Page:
The number of people killed by drivers running through red lights hit a 10-year high in 2017 according to new data from the American Automobile Association (AAA). During that year, which is the most recent year records are available for, 939 people were killed by red-light runners alone.

Many of the statistics are sobering. The study notes that nearly half (46 percent) of those killed in red light running crashes were passengers or people in other vehicles and more than 5 percent were pedestrians or cyclists. Just over 35 percent of those killed were the drivers who ran the red light. In short, red light runners kill other people two thirds of the time.

AAA release didn’t speak to the cause of this trend, but I have a strong theory: cell phones. Distracted drivers are more likely to see a light change too late, or to blow through an advance green after it has changed back to red, because they were texting when it first went green.

AAA's director of traffic safety advocacy and research, Jake Nelson, agrees that distracted driving is likely a major contributor. "Drivers distracted on their phones, pedestrians distracted when crossing intersections, are all reasonable contributing causes to what we see the data telling us," Nelson told NPR.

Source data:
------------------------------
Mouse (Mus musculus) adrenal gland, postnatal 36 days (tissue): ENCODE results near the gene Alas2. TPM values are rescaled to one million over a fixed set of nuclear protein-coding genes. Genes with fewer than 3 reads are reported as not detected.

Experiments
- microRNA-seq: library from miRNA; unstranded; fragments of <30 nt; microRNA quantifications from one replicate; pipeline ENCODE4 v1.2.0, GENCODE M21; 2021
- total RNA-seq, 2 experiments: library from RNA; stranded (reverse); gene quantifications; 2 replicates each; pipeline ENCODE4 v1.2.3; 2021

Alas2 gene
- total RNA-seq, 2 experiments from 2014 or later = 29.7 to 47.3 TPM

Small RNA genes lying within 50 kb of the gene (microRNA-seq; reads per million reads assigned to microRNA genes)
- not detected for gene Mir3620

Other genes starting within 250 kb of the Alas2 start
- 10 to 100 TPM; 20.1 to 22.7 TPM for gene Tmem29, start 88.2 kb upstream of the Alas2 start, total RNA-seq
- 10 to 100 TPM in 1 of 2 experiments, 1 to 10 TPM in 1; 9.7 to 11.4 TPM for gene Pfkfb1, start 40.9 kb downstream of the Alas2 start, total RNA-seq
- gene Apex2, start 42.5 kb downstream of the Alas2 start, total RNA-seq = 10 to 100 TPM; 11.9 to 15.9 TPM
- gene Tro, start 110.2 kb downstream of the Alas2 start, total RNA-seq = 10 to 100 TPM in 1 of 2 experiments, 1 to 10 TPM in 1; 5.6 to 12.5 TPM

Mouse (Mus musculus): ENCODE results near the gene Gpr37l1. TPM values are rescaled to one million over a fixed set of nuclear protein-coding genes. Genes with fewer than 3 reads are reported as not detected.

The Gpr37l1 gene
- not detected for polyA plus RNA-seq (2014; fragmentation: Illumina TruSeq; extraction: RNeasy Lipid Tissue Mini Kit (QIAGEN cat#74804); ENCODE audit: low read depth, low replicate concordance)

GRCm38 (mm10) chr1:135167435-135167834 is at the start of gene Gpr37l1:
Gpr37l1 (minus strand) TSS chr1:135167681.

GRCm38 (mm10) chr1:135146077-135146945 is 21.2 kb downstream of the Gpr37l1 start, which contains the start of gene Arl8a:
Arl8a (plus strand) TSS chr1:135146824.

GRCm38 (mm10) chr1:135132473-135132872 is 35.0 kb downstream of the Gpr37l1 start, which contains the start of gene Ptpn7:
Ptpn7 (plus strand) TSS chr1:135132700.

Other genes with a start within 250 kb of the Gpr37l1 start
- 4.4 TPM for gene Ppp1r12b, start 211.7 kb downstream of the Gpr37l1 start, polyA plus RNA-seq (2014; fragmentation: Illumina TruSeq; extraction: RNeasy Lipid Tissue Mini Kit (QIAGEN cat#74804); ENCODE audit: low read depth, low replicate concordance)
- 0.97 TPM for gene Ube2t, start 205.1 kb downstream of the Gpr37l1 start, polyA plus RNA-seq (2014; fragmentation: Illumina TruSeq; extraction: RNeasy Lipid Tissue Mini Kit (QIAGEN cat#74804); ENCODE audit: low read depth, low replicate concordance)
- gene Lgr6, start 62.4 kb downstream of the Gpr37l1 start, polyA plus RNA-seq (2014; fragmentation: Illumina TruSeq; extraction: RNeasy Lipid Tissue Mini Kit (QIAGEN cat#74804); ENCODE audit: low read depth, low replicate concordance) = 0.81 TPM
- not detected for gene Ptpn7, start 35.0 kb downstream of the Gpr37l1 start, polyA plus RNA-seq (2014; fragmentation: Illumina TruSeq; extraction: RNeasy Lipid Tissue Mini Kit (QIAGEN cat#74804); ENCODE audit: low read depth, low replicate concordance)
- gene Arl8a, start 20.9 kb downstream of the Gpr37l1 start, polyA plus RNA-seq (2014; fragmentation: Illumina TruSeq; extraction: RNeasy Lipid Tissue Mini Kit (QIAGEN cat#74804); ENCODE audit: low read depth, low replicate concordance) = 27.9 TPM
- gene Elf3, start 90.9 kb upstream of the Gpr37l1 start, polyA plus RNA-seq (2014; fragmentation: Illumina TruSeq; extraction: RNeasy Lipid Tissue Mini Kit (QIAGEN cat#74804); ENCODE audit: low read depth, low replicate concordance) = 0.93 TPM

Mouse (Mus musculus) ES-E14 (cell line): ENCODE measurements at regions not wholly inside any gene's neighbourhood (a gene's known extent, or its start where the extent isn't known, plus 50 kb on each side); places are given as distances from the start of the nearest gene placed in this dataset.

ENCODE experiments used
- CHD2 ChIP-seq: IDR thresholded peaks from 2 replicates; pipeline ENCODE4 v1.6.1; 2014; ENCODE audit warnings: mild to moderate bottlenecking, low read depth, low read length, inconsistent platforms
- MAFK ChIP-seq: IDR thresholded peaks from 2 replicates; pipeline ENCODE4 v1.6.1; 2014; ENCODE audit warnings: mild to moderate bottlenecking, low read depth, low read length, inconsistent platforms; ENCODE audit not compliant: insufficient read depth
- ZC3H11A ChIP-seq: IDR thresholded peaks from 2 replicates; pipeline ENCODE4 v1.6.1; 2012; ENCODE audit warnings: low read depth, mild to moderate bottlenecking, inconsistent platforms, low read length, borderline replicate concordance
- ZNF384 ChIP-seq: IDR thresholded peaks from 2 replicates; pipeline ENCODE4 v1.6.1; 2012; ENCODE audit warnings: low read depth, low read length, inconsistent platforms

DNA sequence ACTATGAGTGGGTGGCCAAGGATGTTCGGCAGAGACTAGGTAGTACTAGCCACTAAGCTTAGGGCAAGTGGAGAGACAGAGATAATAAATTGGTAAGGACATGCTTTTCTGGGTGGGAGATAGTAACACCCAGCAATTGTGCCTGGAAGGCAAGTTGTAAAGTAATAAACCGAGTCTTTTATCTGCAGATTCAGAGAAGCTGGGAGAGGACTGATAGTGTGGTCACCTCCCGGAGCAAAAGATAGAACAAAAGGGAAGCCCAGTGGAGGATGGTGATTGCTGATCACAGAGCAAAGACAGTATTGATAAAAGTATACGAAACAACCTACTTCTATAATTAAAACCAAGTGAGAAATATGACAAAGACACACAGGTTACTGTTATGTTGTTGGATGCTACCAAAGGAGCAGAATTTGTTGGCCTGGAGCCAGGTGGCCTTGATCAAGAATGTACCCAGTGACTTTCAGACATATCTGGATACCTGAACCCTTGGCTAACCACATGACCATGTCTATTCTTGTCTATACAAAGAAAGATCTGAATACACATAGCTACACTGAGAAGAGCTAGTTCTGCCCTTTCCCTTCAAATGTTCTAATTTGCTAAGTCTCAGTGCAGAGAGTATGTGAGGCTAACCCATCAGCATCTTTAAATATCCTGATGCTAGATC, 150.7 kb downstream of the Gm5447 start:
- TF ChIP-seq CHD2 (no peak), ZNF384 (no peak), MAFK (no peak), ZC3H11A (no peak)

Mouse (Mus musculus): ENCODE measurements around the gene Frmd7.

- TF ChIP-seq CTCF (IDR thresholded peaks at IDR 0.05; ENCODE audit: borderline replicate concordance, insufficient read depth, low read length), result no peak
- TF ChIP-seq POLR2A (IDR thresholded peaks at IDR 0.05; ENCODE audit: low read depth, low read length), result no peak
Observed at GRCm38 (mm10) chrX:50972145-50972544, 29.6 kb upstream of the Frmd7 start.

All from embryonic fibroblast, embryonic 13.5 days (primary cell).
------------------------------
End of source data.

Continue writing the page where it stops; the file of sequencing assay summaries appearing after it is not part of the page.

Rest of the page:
The problem is one those of us on motorcycles are all too aware of, and it’s important that riders take steps to mitigate risks are signaled intersections. Here are some dos and don’ts:

  • Do check your mirrors as you brake for a light – the driver behind you might not be expecting you to stop, or might not be ready to stop either, make sure you know what’s coming up behind anytime you brake
  • Don’t flash your lights as you approach a light – you might think you’re making yourself more visible, but drivers think you’re waving them through
  • Do position yourself in the most visible part of the lane – drivers waiting to turn left impede vision for everyone around them. Move to the wheel track that gives you the best view of oncoming traffic, and gives them the best view of you
  • Don’t accelerate the moment the light turns green – this isn’t the track, and reaction times don’t matter. It’s more important to pause, look both ways, and make sure the path is clear before taking off
  • Do scan left and right as you approach any intersection – just because you have right of way doesn’t mean someone isn’t blowing through the scene with their phone in one hand and your life in the other. 

Bad behavior on the roads is a reality we all have to face. It’s galling to see someone run a red light, especially when you’re one of the more vulnerable road users. By taking proactive steps and being attentive on the road we can mitigate the risks, but until drivers pay better attention to the roads and give more thought to the lives of people around them, these trends will continue to develop. 

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